Life in our sister cities

On the Rue Victorien Cantineu, just out of Cambridge’s “Sister City” Le Quesnoy, a recently pitched makeshift banner reads “Merci a Nos Heros. Aidez-les, restez chez vous.”

The translation is “Thanks to our [medical] heroes. Help them, stay at home.”

The banner is a signal of support to those fighting the Covid-19 pandemic: something that – just over 100 years from the Great War – is a shared enemy to the people of Cambridge and Le Quesnoy.

The two towns, declared “sister cities” in 1999, are both experiencing major disruptions to daily life as a result of Covid-19.

The sister cities link between the Cambridge and Le Quesnoy commemorates the liberation of the French town by New Zealand troops on November 4, 1918. It was a crucial Allied victory in the war.

The historically connected towns are now living under stringent national lockdowns.

Eight days before New Zealand shut up shop, the French had imposed a nation-wide lockdown.

In Le Quesnoy, Mayor, Marie-Sophie Lesne wrote to residents on March 19, reminding them that public places would be closed – including the “ramparts” that surround and characterise the town. It’s important to respect the new “measures de confinement,” Lesne wrote.

“When the NZ Brigade liberated Le Quesnoy from German occupation in 1918, the first soldier over the top of the ladder and the ramparts was a man born in Cambridge while his father was Vicar of St. Andrews,” Cambridge Community Board Chairperson Sue Milner said.

Life in Le Quesnoy. Picture: Marie Sophie Lesne

While both Waipā and Le Quesnoy are living under similar lockdowns, Covid-19 is likely an even scarier concept for the French.

Local media reports spotlight two recent cases of people being admitted to hospital because of Covid-19.
A Quertician woman was admitted with “urgency” to the Valenciennes Hospital in Belgium on April 6 – her symptoms confirmed.

The second case was probable, with one resident sharing “her story” after apparently catching the virus. Talking of “difficulty breathing”, the “Living in Le Quesnoy” Facebook page recounted her symptoms.

While the Waikato is home to hot-spots, the closest Covid-19 has officially got to Cambridge is a scare at the Avantidrome on March 18, when the facility was closed due to a person showing symptoms of coronavirus.

Some things Le Quesnoy is going through though – like the shared lockdowns – will be more familiar to Kiwis.
Milner – who maintains contacts between the towns – said “much like New Zealand there are very few businesses able to be trading … butchers, bakers, and grocers.”

And there’s plenty of ‘citizen police’ over there, too. “The Le Quesnoy Facebook page is certainly getting complaints about some businesses being open when they shouldn’t be.”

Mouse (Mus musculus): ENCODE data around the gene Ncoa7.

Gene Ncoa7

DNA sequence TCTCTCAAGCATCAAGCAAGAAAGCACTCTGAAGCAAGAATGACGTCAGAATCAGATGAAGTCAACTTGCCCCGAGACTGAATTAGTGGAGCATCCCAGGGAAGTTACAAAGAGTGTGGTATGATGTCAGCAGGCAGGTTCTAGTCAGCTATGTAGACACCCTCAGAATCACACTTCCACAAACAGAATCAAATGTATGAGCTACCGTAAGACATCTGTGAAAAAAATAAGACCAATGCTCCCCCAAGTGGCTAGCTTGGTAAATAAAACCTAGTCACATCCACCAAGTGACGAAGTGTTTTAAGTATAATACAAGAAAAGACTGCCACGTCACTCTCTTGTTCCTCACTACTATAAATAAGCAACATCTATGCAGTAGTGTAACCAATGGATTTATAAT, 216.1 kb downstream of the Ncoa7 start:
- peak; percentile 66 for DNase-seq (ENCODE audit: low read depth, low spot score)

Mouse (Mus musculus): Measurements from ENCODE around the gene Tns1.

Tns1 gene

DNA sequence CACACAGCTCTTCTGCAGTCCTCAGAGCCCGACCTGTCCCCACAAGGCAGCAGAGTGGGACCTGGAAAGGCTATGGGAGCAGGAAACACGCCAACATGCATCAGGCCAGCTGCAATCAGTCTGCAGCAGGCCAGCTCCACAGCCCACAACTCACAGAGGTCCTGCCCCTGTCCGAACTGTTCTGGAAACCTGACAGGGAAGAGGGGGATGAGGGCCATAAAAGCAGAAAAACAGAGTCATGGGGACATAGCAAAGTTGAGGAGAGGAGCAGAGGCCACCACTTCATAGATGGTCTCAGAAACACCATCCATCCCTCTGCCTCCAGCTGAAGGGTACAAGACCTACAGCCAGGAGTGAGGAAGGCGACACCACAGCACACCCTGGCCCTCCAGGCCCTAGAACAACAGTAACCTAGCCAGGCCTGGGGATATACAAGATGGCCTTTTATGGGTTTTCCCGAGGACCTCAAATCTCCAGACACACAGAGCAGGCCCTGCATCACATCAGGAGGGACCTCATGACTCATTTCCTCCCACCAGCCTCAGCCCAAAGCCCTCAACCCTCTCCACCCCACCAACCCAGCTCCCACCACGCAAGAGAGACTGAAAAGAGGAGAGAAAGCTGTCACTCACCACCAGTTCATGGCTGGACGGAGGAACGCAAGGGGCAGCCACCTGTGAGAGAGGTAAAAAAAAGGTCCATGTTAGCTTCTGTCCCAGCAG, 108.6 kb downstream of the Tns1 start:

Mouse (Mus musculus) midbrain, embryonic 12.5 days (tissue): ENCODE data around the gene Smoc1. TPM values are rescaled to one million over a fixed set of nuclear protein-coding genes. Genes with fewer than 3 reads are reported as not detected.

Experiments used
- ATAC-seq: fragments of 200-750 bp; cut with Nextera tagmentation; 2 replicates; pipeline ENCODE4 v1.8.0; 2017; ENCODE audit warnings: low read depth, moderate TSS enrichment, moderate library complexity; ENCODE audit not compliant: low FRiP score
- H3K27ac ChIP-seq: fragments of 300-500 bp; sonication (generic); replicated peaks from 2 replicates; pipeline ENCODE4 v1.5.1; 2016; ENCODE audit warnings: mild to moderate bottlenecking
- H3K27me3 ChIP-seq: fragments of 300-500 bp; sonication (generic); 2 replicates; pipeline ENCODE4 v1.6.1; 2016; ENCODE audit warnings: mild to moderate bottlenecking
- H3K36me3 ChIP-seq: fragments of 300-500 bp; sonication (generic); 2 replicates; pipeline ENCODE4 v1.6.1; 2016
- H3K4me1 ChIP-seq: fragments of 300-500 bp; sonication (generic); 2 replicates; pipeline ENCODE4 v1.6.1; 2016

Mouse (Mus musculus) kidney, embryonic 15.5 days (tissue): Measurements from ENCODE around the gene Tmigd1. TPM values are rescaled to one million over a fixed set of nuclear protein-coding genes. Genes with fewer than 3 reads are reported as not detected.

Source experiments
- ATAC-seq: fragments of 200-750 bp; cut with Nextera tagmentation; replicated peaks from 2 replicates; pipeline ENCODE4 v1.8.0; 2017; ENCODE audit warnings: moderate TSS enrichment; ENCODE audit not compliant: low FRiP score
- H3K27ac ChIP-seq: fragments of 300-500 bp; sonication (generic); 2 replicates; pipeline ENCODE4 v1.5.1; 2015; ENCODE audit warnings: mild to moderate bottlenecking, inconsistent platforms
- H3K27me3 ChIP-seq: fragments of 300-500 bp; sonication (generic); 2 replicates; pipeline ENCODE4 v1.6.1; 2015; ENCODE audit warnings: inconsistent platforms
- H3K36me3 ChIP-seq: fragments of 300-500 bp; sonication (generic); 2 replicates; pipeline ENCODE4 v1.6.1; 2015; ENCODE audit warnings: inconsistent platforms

The online debates of “Querticians” are certainly equally lively; after the Mayor made the decision to continue holding the market – with strict social distancing measures in place – residents exchanged barbs over the health benefits of open-air markets versus supermarkets.

“Gardons Courage”. Stay courageous.

And though the Cambridge and Te Awamutu News couldn’t confirm that the popular Teddy Bear Hunt trend had reached Le Quesnoy, there have certainly been many instances of kindness and solidarity between citizens.

Residents were urged to take part in nightly “clapping” to show thanks to the region’s health workers.

And when the Mayor called in late March for Le Quesnoy-based “seamstresses” to make protective masks to stem a PPE shortage facing health workers, she received over 100 replies offering to help.

The Mayor also called for a “chain of solidarity” to help the town’s elderly and vulnerable. When people had “no other option,” Mayoral staff would be available to shepherd residents to the supermarkets, she said.

Some aspects of the lockdown in Le Quesnoy are more foreign, however.

While there are similar restrictions on movement – travelling to essential workplaces, short exercise and healthcare are the main exceptions to the “Stay at home” rule – residents have to fill out a “Attestation de déplacement dérogatoire” or “Certificate of exemption” to make such trips.

If residents are caught without the certificates, they can face a ‎€135 fine.

Many French towns have become used to shutdowns in recent years – with strikes and the infamous “Gillet Jaunes” protest causing frequent disruptions to daily life.

Like Cambridge and Te Awamutu, Le Quesnoy is in one of its country’s most affected regions.

Residents pay tribute to their “medical heroes”.

In the Haute-de-France region of France, where Le Quesnoy is, 2444 cases of the virus were confirmed by April 4, with 806 deaths. Le Quesnoy’s region is the fifth most affected by the virus in France, out of 18.

Any local tourism has also been cut off due to Covid-19 travel restrictions. Interestingly, 200 of the 800 tourists who typically visit the town each year are Kiwis, according to the French Embassy.

Cambridge also shares a sister city relationship with one other town – Bihoro in the Hokkaido region of Japan.
A sister city agreement between Cambridge and Bihoro was signed in 1997 – and a Japanese garden outside the Cambridge Waipā District Library commemorates the link.

Bihoro, unlike Le Quesnoy, is not living through an official national lockdown, though a recent Hokkaido-wide state of emergency closed schools and allowed police to urge people to stay home.

On April 5, 194 infections had been confirmed in the Hokkaido prefecture, making Hokkaido the most affected region in Japan.

Despite this, on March 19 the state of emergency was lifted after the island’s Governor said he was confident that enough medical beds would be available.

In her letter to “Quercitains” – the people of Le Quesnoy – Mayor Lesne had a message of support. “Even if the roads of our town are deserted … we are united,” she wrote.

“Gardons Courage”. Stay courageous.

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